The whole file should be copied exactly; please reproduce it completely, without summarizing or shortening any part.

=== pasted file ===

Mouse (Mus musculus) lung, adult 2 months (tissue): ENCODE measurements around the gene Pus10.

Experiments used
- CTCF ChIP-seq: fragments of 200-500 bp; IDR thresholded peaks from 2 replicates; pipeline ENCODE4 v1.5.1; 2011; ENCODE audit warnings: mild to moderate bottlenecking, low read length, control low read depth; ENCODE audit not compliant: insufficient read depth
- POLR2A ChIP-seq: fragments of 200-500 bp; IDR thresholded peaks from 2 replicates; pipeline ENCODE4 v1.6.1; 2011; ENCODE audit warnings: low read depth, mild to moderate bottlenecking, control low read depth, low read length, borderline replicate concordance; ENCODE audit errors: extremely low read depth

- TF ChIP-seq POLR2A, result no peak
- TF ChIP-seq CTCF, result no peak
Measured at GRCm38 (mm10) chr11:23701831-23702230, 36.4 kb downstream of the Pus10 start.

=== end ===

Mouse (Mus musculus) lung, adult 2 months (tissue): ENCODE measurements around the gene Pus10.

Experiments used
- CTCF ChIP-seq: fragments of 200-500 bp; IDR thresholded peaks from 2 replicates; pipeline ENCODE4 v1.5.1; 2011; ENCODE audit warnings: mild to moderate bottlenecking, low read length, control low read depth; ENCODE audit not compliant: insufficient read depth
- POLR2A ChIP-seq: fragments of 200-500 bp; IDR thresholded peaks from 2 replicates; pipeline ENCODE4 v1.6.1; 2011; ENCODE audit warnings: low read depth, mild to moderate bottlenecking, control low read depth, low read length, borderline replicate concordance; ENCODE audit errors: extremely low read depth

- TF ChIP-seq POLR2A, result no peak
- TF ChIP-seq CTCF, result no peak
Measured at GRCm38 (mm10) chr11:23701831-23702230, 36.4 kb downstream of the Pus10 start.